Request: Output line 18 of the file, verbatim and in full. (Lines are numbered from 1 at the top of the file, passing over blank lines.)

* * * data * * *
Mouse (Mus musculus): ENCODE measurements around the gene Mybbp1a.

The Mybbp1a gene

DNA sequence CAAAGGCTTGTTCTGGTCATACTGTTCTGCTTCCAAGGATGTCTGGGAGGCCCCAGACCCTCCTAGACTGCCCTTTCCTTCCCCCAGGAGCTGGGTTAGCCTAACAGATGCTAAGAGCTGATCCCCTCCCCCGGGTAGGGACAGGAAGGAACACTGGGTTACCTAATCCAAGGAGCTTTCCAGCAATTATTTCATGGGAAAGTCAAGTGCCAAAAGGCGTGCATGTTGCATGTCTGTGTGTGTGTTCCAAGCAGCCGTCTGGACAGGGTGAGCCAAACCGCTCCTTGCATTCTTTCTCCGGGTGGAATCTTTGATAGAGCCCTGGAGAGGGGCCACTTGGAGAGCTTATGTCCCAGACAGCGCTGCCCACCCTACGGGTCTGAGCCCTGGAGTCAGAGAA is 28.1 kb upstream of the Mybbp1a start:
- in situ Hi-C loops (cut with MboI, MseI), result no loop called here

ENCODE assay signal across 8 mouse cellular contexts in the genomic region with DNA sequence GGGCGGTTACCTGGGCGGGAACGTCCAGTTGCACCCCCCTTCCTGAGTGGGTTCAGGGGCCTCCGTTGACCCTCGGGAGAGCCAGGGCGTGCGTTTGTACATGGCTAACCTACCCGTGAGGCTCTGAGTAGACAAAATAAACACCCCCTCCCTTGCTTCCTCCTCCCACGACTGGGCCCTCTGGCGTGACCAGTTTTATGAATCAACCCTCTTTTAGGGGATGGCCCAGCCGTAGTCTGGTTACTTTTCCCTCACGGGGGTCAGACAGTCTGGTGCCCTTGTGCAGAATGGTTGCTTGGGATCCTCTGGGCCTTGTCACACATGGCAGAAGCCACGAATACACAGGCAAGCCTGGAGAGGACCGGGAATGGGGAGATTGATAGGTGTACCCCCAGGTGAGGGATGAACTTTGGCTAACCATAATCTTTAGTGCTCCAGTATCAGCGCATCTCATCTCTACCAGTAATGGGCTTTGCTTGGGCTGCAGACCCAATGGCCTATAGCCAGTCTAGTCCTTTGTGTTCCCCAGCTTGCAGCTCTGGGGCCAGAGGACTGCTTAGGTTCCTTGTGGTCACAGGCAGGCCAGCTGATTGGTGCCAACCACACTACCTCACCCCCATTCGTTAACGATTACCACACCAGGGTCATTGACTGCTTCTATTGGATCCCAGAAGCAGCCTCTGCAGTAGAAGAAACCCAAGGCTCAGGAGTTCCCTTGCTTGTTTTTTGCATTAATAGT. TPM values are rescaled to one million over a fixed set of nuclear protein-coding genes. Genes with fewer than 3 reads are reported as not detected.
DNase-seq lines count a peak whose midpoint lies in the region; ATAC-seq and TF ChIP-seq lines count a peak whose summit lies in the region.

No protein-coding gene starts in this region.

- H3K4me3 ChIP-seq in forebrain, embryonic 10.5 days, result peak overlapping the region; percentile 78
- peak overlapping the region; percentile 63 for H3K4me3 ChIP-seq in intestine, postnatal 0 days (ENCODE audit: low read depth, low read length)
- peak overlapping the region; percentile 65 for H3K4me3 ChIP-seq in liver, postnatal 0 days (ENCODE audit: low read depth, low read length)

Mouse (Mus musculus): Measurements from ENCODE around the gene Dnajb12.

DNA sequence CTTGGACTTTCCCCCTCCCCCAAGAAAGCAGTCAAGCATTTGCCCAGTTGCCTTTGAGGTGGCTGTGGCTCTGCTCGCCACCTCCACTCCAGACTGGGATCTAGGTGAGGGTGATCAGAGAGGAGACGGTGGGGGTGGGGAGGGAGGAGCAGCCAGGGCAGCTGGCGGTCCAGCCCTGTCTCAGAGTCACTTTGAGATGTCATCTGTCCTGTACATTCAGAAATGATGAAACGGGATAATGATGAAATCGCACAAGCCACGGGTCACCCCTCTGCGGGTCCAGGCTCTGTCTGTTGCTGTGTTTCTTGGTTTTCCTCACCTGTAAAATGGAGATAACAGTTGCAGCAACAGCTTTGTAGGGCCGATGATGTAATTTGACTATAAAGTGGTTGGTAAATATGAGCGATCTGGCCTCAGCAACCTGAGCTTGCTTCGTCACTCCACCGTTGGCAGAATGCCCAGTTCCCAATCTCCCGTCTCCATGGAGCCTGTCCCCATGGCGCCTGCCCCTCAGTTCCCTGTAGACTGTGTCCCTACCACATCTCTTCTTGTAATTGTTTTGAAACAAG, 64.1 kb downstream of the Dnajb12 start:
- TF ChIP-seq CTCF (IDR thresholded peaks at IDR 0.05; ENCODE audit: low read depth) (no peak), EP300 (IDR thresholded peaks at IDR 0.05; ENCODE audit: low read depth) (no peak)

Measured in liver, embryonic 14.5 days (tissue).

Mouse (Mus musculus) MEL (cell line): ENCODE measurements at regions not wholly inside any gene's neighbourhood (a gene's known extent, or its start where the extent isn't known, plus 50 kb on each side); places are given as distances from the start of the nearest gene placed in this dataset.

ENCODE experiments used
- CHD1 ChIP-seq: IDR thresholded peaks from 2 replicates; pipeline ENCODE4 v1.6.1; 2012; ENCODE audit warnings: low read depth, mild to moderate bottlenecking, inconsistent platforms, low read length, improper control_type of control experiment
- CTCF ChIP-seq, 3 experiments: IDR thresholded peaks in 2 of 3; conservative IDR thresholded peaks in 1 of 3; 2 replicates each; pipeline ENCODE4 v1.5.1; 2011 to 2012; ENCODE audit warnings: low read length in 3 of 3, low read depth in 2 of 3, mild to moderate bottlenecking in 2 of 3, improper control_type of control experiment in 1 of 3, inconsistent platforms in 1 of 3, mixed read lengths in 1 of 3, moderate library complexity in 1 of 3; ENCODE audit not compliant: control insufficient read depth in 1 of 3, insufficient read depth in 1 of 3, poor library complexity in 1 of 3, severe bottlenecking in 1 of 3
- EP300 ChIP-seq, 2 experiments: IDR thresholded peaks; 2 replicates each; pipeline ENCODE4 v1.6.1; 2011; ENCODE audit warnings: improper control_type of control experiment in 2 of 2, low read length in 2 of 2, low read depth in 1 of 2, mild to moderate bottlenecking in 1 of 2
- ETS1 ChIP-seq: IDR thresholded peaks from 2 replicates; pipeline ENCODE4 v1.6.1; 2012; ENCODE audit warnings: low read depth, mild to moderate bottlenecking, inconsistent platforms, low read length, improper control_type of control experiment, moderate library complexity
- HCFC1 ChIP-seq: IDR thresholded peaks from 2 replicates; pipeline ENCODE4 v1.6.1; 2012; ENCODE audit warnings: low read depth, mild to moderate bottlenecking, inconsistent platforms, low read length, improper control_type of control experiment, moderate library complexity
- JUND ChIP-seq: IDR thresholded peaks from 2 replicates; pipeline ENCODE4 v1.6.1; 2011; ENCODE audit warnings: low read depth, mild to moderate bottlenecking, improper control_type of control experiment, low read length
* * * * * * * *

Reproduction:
- CTCF ChIP-seq, 3 experiments: IDR thresholded peaks in 2 of 3; conservative IDR thresholded peaks in 1 of 3; 2 replicates each; pipeline ENCODE4 v1.5.1; 2011 to 2012; ENCODE audit warnings: low read length in 3 of 3, low read depth in 2 of 3, mild to moderate bottlenecking in 2 of 3, improper control_type of control experiment in 1 of 3, inconsistent platforms in 1 of 3, mixed read lengths in 1 of 3, moderate library complexity in 1 of 3; ENCODE audit not compliant: control insufficient read depth in 1 of 3, insufficient read depth in 1 of 3, poor library complexity in 1 of 3, severe bottlenecking in 1 of 3